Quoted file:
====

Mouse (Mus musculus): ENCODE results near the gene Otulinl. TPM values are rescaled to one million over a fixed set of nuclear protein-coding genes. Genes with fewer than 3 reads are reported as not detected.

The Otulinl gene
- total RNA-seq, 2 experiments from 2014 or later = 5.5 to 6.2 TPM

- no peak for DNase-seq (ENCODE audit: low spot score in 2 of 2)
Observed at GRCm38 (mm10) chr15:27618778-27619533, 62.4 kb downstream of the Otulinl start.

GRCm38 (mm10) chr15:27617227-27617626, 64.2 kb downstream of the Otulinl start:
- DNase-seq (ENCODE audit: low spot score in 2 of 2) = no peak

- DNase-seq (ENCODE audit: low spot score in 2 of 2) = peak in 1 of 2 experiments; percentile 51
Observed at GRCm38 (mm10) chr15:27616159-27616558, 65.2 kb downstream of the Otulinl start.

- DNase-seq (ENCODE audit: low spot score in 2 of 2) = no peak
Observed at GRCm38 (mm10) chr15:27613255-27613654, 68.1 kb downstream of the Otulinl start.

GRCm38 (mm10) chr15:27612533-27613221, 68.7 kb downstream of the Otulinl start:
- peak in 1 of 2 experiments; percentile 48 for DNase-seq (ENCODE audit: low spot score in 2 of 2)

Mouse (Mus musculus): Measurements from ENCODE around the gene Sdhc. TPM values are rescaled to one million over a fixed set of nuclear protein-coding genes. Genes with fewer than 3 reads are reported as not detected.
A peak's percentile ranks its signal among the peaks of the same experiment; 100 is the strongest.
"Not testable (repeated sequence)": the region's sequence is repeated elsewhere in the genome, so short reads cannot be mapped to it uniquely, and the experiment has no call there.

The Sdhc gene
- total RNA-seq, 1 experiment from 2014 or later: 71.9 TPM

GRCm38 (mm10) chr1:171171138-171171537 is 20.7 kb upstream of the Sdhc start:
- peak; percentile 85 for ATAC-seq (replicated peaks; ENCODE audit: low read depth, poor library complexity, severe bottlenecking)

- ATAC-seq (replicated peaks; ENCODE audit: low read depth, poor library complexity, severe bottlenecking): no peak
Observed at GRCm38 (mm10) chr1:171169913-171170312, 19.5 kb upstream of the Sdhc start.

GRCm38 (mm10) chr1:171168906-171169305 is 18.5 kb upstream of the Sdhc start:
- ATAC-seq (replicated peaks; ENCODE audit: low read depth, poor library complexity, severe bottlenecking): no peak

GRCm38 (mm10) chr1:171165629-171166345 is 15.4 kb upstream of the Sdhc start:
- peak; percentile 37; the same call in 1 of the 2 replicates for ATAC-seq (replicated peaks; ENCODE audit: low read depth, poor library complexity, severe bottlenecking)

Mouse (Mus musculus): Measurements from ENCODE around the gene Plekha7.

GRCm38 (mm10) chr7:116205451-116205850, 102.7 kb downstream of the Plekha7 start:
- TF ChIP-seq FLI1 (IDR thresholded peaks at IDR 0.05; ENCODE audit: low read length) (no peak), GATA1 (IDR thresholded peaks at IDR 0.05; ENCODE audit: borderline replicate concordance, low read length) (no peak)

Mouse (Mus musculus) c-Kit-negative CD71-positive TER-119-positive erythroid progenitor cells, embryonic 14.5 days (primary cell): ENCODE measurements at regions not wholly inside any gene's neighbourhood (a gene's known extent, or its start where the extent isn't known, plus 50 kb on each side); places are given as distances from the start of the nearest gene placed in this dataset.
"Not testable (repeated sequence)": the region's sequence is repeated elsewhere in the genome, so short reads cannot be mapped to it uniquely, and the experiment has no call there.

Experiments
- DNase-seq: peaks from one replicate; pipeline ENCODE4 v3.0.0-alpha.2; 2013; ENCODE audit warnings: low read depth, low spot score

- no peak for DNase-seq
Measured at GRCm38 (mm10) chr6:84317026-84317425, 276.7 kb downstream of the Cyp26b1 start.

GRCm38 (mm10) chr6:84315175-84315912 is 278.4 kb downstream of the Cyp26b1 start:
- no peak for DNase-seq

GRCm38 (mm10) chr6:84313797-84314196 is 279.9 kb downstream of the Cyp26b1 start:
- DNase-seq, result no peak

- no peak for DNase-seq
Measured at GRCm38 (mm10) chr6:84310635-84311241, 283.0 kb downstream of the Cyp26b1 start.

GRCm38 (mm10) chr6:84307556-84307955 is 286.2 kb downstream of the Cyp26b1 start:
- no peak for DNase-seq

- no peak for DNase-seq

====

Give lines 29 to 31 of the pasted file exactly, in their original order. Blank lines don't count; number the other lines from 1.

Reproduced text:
- TF ChIP-seq FLI1 (IDR thresholded peaks at IDR 0.05; ENCODE audit: low read length) (no peak), GATA1 (IDR thresholded peaks at IDR 0.05; ENCODE audit: borderline replicate concordance, low read length) (no peak)

Mouse (Mus musculus) c-Kit-negative CD71-positive TER-119-positive erythroid progenitor cells, embryonic 14.5 days (primary cell): ENCODE measurements at regions not wholly inside any gene's neighbourhood (a gene's known extent, or its start where the extent isn't known, plus 50 kb on each side); places are given as distances from the start of the nearest gene placed in this dataset.
"Not testable (repeated sequence)": the region's sequence is repeated elsewhere in the genome, so short reads cannot be mapped to it uniquely, and the experiment has no call there.